You just read that quote in Sly Stallone’s voice, didn’t you? That’s okay. I did too. Rocky is speaking some truths here. Life is hard enough as it is, but there will come a time where life will knock you flat on your rear end. You must get back up! You must!
Life as an entrepreneur can be lonely. Not everyone will understand your drive, your vision, or your passion. There will even be times where there won’t be anyone in sight to help you up after life has knocked you down. In my own life, one of my biggest business "knock-downs" involved pheasants.
Those stupid birds taste delicious but have got to be some of the stupidest birds on the planet. I love pheasant, love hunting them, so at first I thought, What could go wrong? After all, I'm passionate about this venture, and I’m pretty good at business. Little did I know that a prairie storm would wipe away my newest venture.
In fact, the pheasants huddled together and drowned in the storm. And I lost everything. Needless to say, the true takeaway here is that, when life knocks you down, you should get up and hit it back harder. Just don’t expect soaring music when you run up the steps of the Philadelphia Museum of Art.
4. 'Million Dollar Baby' (Best Picture, 2004)
“It’s the magic of risking everything for a dream that nobody sees but you.”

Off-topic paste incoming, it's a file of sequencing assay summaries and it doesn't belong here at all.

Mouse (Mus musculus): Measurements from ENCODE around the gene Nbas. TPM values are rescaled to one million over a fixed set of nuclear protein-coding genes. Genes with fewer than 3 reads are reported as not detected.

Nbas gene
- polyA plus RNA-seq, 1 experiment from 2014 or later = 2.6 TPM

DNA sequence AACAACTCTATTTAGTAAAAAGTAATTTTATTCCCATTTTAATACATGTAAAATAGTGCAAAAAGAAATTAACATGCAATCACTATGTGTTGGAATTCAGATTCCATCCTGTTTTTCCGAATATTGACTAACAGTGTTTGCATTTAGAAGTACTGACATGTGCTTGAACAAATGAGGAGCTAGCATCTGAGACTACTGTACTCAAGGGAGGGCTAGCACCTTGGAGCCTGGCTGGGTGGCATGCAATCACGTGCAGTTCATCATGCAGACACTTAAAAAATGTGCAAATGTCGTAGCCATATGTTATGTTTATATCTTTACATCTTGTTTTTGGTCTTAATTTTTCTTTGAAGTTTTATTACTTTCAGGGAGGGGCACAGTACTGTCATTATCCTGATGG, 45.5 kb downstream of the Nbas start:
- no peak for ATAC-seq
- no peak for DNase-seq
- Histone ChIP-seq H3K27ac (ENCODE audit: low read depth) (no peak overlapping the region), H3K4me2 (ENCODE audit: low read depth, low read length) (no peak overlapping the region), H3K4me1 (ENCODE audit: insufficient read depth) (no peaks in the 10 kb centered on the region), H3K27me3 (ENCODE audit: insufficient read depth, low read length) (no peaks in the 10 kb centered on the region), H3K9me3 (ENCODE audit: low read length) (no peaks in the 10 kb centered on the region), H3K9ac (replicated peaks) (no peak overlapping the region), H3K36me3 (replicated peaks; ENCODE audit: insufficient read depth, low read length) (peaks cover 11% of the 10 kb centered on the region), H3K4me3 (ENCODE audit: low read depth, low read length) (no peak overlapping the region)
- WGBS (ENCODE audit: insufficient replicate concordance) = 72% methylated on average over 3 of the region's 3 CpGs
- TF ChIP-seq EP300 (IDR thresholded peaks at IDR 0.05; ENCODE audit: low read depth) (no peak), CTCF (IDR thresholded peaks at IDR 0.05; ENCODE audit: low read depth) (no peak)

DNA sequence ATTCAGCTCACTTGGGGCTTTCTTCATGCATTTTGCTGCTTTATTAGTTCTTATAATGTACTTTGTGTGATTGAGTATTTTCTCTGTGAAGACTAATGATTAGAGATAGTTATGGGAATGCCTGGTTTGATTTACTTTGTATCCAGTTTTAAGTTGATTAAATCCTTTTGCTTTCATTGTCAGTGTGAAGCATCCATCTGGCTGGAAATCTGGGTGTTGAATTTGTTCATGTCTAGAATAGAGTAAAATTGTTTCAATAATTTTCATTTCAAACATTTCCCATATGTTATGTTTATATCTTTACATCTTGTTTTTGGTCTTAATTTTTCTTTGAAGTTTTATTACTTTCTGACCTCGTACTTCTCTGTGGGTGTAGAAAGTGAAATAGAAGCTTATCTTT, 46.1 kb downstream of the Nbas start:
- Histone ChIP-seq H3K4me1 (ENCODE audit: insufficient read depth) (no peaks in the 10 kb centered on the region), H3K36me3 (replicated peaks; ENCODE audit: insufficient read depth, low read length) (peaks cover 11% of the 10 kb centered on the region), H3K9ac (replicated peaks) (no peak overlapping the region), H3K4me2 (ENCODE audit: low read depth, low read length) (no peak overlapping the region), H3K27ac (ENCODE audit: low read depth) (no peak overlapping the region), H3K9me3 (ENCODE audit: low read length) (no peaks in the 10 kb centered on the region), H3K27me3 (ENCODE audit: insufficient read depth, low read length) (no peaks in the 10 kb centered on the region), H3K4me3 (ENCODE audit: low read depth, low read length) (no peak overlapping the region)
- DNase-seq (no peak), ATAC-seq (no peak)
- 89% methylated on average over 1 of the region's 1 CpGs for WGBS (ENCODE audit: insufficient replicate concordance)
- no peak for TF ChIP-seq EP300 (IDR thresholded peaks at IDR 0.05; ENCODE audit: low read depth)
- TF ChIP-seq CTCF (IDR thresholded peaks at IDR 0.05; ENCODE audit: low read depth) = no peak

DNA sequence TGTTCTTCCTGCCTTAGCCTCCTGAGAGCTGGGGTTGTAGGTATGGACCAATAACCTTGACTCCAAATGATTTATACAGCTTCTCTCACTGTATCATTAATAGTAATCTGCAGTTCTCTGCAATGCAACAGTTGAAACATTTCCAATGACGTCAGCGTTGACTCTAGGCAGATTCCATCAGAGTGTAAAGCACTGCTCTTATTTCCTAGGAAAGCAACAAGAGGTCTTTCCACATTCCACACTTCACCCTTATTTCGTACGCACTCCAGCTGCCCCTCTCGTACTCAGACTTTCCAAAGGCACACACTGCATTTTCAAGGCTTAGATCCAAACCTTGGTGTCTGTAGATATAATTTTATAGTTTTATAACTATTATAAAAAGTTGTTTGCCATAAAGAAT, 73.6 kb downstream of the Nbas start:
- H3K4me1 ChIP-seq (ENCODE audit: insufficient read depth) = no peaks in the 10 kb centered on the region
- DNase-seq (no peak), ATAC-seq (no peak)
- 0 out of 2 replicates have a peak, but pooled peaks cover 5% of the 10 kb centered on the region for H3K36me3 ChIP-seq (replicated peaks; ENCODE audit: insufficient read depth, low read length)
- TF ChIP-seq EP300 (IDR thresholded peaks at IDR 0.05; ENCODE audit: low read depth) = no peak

Once again, the life of an entrepreneur can be lonely. You have your dream and vision, but there are people who are incapable of visualizing your dream or are so jealous of your success that they will plant seeds of doubt in your head. Don’t let them. Haters are gonna hate, so let them! People will tell you how you should do things.
Tell ’em to shut up! Write your own story. If others want to write a story, let them write their own.
Your business will need to reflect your vision, not anyone else’s. So, stop listening to other voices if you want to be the best "you" possible. It’s your dream, your vision.
5. 'Lawrence of Arabia' (Best Picture, 1962)
“Big things have small beginnings, sir.”
Don’t ever think you’re too big for your britches. When you give yourself the title of “CEO,” that doesn’t mean you’re not going to end up cleaning your own bathroom or taking out the trash. If you’re not willing to do something, how can you ask your team to do that same thing?
As CEO of a company, big or small, it can be really easy to lose perspective and let our titles define us. A CEO cleaning his/her own bathroom? Unheard of in some cases. However, I see it as a positive. Why? It keeps entrepreneurs grounded.
For me, humble work reminds me that I come from humble beginnings and that I need to be able to do everything I can for my company to succeed. It also allows me to stay connected, in some visceral way, to all aspects of my business. Disconnection can be a lonely island of entitlement, and you must find that balance between pushing forward and staying grounded. While I encourage everyone to "think big," I also warn, "Don’t become too big." That can be a major turn-off for many.
What movie inspires you to forge ahead? Which one dared you to put into motion your dream of becoming an entrepreneur? One thing is for sure: Nothing will happen if you don’t at least attempt to get things started. As Master Yoda said, “Do or do not. There is no try.”
What are your Academy Awards picks?
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This article originally appeared on Entrepreneur.com. Minor edits have been done by the Entrepreneur.com.ph editors.
Photo from Rocky (Metro-Goldwyn-Mayer Studios Inc.)